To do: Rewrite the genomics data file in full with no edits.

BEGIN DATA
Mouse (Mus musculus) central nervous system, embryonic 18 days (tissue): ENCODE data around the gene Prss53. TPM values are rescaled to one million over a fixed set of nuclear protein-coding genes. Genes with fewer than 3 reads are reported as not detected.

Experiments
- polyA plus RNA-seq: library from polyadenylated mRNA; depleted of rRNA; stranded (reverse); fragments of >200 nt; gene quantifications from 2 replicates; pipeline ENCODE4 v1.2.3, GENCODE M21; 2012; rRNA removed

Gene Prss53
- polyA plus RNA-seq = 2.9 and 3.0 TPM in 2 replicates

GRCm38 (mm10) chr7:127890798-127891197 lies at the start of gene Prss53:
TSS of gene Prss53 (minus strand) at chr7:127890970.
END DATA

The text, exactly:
Mouse (Mus musculus) central nervous system, embryonic 18 days (tissue): ENCODE data around the gene Prss53. TPM values are rescaled to one million over a fixed set of nuclear protein-coding genes. Genes with fewer than 3 reads are reported as not detected.

Experiments
- polyA plus RNA-seq: library from polyadenylated mRNA; depleted of rRNA; stranded (reverse); fragments of >200 nt; gene quantifications from 2 replicates; pipeline ENCODE4 v1.2.3, GENCODE M21; 2012; rRNA removed

Gene Prss53
- polyA plus RNA-seq = 2.9 and 3.0 TPM in 2 replicates

GRCm38 (mm10) chr7:127890798-127891197 lies at the start of gene Prss53:
TSS of gene Prss53 (minus strand) at chr7:127890970.